Alone in space, light years away from your family, armed with only your Fistcannon™, Platform Drill and the meanest cup of coffee in the sector; you are Cargo Corps’ latest recruit, a Cargo Commander. Your responsibilities are simple: travel through the vast reaches of wormhole-filled space salvaging priceless cargo from alien infested containers. The work, however, is hard, honest, and hairy: punch and shoot deadly mutants in the face, while traveling between your ship and containers. Jockey for promotions with thousands of other Cargo Commanders in the galaxy, collect over 80 different cargo types, all the while earning your way back home.
What We Think
Created by the two-man team Serious Brew based in the Netherlands, Cargo Commander has you take on the role of a workaday schmo, toiling away in the cold depths of space, just to make a buck. How you ask? Salvaging cargo, of course! Slip on your safety orange jumpsuit and strap on your multi-tool and get out there! But be warned, savage aliens and black holes fill these quadrants of space.
Like the game itself, I’ll try to make this review brief and to the point. Cargo Commander is a relatively straightforward platformer, with a couple of twists. Once you’ve chosen a sector to work in for the day, just throw the switch on the magnetic attractors and wait for a cargo hold to slam into the side of your ship. Climb on board and start looking for loot. Struggles you face will include, alterations in gravity, alien critters, drilling through bulkheads, and, ultimately, trying to get back to your ship before you get sucked into a black hole.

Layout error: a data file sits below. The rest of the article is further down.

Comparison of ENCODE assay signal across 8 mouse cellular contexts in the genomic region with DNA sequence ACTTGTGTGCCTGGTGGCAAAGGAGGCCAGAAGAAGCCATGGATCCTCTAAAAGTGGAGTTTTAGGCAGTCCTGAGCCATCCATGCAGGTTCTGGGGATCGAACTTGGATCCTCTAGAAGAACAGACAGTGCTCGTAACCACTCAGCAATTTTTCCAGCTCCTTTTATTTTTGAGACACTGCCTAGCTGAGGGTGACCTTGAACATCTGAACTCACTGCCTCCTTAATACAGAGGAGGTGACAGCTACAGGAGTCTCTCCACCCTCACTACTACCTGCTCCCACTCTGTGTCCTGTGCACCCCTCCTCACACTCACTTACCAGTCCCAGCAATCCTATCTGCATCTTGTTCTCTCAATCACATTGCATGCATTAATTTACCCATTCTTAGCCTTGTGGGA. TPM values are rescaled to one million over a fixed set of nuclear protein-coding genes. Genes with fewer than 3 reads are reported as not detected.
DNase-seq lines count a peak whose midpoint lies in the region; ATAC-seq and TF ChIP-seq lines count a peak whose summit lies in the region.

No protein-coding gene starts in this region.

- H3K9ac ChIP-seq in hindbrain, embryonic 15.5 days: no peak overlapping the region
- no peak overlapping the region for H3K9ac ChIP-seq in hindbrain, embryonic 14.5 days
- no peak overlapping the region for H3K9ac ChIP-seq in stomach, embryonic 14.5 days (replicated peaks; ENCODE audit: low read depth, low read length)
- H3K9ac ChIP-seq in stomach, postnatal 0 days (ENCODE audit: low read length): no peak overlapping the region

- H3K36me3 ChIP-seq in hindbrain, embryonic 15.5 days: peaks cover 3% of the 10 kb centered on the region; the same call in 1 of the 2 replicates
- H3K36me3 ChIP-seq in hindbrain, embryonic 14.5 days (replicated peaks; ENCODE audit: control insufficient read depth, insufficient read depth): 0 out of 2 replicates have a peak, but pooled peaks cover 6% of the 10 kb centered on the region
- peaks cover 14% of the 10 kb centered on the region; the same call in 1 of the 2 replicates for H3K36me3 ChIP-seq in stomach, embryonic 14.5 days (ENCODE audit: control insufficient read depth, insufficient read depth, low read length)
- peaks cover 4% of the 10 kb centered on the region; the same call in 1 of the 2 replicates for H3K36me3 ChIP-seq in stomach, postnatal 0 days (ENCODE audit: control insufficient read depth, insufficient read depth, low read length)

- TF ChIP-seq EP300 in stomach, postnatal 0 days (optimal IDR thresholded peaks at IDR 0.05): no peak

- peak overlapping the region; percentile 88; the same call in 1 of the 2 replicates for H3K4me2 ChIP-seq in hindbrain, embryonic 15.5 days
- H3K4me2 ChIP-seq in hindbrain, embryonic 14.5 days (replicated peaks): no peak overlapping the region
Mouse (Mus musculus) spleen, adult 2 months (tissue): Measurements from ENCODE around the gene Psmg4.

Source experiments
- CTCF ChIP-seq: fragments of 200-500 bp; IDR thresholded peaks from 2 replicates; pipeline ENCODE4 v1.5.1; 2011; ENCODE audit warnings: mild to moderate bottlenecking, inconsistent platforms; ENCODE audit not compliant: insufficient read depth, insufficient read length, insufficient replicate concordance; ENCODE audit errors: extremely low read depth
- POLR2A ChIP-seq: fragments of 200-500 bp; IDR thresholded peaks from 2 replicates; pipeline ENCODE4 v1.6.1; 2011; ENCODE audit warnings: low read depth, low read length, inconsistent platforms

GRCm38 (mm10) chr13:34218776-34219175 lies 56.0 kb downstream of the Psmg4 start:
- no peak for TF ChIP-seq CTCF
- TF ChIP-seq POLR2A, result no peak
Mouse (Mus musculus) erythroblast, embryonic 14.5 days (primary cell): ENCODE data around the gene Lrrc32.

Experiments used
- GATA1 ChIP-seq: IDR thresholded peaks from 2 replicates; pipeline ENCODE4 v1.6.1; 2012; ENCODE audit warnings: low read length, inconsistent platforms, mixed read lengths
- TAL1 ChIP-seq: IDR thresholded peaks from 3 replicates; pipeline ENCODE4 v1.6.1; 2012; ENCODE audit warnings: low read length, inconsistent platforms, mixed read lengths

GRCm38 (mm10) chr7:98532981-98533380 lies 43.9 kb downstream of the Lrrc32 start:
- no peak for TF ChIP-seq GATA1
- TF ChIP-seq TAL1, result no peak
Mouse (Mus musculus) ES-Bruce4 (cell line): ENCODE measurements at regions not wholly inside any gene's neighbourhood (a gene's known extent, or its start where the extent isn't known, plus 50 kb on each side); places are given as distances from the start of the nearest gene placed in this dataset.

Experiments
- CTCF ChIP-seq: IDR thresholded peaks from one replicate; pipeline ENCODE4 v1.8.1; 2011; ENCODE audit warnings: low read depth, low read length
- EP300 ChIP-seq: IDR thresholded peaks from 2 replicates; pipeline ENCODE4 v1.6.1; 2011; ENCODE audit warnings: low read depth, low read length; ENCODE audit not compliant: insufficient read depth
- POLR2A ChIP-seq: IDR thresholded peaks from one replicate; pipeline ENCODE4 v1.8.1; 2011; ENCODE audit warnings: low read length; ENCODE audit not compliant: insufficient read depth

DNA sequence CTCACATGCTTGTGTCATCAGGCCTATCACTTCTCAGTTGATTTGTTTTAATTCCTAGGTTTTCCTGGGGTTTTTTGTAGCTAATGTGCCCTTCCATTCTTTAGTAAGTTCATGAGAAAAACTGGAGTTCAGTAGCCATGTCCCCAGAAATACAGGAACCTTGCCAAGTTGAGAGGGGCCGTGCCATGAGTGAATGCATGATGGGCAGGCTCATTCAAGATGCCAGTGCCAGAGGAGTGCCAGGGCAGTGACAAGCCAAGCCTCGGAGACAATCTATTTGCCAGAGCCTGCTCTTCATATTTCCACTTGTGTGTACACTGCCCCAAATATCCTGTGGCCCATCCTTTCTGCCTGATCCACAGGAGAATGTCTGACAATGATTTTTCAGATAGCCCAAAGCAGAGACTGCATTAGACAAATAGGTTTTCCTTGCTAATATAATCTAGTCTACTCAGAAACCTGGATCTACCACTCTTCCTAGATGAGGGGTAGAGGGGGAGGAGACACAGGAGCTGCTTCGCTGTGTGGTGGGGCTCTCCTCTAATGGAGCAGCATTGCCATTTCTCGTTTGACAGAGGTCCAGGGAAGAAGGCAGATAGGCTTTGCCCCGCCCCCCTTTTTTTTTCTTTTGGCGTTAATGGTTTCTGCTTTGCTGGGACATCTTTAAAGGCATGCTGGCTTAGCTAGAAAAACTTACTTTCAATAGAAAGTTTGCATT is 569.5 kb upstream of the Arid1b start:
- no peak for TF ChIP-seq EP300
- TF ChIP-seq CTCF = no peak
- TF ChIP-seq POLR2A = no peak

Visually, Cargo Commander looks great, with a cel-shaded 3D style that would fit in beside any AAA game, which makes sense considering the devs’ previous work on the Overlord franchise. Controls are equally well thought-out, with both keyboard + mouse, and dual stick gamepad working wonderfully. Procedurally created levels mean that you’re guaranteed a different experience from game-day to game-day.
Pack It In
Not to sound harsh, but what Cargo Commander isn’t is fun for more than 15 minutes at a time. Randomized levels don’t really prevent a sense of repetition in this offering. If I had to make a comparison, I’d say Cargo Commander is the modern day equivalent to Pac-Man. There just isn’t enough difference from sector to sector to sustain interest, nor is there enough variety in enemies or equipment to make up for it.
I like the idea of making a theme out of some tedious task, but the resulting game shouldn’t be equally tedious. There was a time, in the digital stone-age, when a game without a discernible goal could be a huge success (heck, it was the norm), but those days have long passed.
The Check is in the Mail
Well, I won’t be deleting it from my system anytime soon. I can easily see myself firing up Cargo Commander when I’ve got a few minutes to kill. Will those minutes ever add up to hours and hours of gameplay? Probably not.
Cargo Commander is an official entrant in the 2013 IGF competition.